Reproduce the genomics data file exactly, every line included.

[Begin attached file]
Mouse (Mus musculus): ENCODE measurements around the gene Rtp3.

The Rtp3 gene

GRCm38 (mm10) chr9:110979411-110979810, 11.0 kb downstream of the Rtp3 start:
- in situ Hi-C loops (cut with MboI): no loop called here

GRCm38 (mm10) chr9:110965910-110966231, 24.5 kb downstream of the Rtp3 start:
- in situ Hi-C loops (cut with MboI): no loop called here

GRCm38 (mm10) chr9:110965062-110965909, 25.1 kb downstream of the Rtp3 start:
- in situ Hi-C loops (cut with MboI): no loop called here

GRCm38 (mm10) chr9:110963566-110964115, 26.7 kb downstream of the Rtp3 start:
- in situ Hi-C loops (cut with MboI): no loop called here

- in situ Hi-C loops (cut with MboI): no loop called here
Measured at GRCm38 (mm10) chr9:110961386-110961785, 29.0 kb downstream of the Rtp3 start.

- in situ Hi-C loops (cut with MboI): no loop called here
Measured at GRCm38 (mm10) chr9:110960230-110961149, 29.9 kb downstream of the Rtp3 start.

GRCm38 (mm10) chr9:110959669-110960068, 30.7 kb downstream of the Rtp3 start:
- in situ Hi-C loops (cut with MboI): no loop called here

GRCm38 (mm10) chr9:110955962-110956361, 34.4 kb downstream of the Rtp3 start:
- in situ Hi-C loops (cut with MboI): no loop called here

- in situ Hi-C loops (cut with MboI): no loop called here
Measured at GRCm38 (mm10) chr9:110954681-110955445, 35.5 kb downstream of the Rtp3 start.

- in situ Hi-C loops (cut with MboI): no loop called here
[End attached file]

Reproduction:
Mouse (Mus musculus): ENCODE measurements around the gene Rtp3.

The Rtp3 gene

GRCm38 (mm10) chr9:110979411-110979810, 11.0 kb downstream of the Rtp3 start:
- in situ Hi-C loops (cut with MboI): no loop called here

GRCm38 (mm10) chr9:110965910-110966231, 24.5 kb downstream of the Rtp3 start:
- in situ Hi-C loops (cut with MboI): no loop called here

GRCm38 (mm10) chr9:110965062-110965909, 25.1 kb downstream of the Rtp3 start:
- in situ Hi-C loops (cut with MboI): no loop called here

GRCm38 (mm10) chr9:110963566-110964115, 26.7 kb downstream of the Rtp3 start:
- in situ Hi-C loops (cut with MboI): no loop called here

- in situ Hi-C loops (cut with MboI): no loop called here
Measured at GRCm38 (mm10) chr9:110961386-110961785, 29.0 kb downstream of the Rtp3 start.

- in situ Hi-C loops (cut with MboI): no loop called here
Measured at GRCm38 (mm10) chr9:110960230-110961149, 29.9 kb downstream of the Rtp3 start.

GRCm38 (mm10) chr9:110959669-110960068, 30.7 kb downstream of the Rtp3 start:
- in situ Hi-C loops (cut with MboI): no loop called here

GRCm38 (mm10) chr9:110955962-110956361, 34.4 kb downstream of the Rtp3 start:
- in situ Hi-C loops (cut with MboI): no loop called here

- in situ Hi-C loops (cut with MboI): no loop called here
Measured at GRCm38 (mm10) chr9:110954681-110955445, 35.5 kb downstream of the Rtp3 start.

- in situ Hi-C loops (cut with MboI): no loop called here